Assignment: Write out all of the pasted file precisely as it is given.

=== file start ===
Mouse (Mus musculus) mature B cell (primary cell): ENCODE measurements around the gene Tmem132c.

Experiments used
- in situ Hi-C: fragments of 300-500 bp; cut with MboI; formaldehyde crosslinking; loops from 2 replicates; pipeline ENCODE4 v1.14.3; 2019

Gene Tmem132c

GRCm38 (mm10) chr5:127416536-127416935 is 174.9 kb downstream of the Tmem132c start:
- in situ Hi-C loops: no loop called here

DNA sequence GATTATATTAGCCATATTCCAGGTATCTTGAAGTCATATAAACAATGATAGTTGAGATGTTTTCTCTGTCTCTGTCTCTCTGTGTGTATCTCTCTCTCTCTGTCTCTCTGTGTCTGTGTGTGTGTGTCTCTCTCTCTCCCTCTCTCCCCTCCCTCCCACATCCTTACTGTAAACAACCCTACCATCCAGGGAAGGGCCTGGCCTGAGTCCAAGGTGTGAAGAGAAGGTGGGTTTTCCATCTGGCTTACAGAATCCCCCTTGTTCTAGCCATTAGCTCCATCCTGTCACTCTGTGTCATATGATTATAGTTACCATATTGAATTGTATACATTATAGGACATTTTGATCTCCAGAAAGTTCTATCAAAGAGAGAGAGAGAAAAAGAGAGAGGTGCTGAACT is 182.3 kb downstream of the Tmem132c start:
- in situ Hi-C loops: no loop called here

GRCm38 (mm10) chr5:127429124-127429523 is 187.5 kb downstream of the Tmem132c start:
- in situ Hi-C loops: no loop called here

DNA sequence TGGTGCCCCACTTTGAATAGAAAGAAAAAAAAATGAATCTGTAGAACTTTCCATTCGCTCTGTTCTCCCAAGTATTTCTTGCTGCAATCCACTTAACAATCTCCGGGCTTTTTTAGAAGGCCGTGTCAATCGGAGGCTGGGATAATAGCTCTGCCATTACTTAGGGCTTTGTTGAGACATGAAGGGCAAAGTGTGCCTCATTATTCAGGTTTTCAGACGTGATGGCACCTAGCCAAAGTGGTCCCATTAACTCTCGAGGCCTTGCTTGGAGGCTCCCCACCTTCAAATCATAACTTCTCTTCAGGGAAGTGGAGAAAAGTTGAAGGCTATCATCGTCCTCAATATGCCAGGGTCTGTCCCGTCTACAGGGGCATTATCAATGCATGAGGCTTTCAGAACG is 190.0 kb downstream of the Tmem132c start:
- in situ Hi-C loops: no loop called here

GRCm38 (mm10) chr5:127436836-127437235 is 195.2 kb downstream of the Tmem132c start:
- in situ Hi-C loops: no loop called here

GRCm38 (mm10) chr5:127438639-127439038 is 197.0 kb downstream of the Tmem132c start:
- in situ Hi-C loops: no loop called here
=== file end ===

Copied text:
Mouse (Mus musculus) mature B cell (primary cell): ENCODE measurements around the gene Tmem132c.

Experiments used
- in situ Hi-C: fragments of 300-500 bp; cut with MboI; formaldehyde crosslinking; loops from 2 replicates; pipeline ENCODE4 v1.14.3; 2019

Gene Tmem132c

GRCm38 (mm10) chr5:127416536-127416935 is 174.9 kb downstream of the Tmem132c start:
- in situ Hi-C loops: no loop called here

DNA sequence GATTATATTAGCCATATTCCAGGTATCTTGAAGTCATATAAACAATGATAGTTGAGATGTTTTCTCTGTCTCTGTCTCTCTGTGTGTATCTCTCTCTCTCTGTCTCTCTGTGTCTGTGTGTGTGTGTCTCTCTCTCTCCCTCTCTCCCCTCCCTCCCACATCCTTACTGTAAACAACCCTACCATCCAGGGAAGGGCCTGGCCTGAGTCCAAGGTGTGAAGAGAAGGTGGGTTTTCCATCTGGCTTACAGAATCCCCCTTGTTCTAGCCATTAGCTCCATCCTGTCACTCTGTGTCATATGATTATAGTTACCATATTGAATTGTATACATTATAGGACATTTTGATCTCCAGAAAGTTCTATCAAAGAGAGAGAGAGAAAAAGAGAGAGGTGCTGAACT is 182.3 kb downstream of the Tmem132c start:
- in situ Hi-C loops: no loop called here

GRCm38 (mm10) chr5:127429124-127429523 is 187.5 kb downstream of the Tmem132c start:
- in situ Hi-C loops: no loop called here

DNA sequence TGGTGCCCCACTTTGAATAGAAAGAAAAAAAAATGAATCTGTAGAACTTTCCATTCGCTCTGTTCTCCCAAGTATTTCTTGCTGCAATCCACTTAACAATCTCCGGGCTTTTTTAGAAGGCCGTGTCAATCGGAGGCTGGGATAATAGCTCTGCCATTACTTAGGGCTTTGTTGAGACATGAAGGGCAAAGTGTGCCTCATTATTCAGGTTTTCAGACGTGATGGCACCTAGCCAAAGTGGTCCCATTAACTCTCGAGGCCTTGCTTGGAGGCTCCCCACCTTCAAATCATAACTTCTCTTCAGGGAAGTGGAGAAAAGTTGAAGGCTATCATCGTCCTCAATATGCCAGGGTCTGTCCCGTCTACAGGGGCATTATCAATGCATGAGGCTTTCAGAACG is 190.0 kb downstream of the Tmem132c start:
- in situ Hi-C loops: no loop called here

GRCm38 (mm10) chr5:127436836-127437235 is 195.2 kb downstream of the Tmem132c start:
- in situ Hi-C loops: no loop called here

GRCm38 (mm10) chr5:127438639-127439038 is 197.0 kb downstream of the Tmem132c start:
- in situ Hi-C loops: no loop called here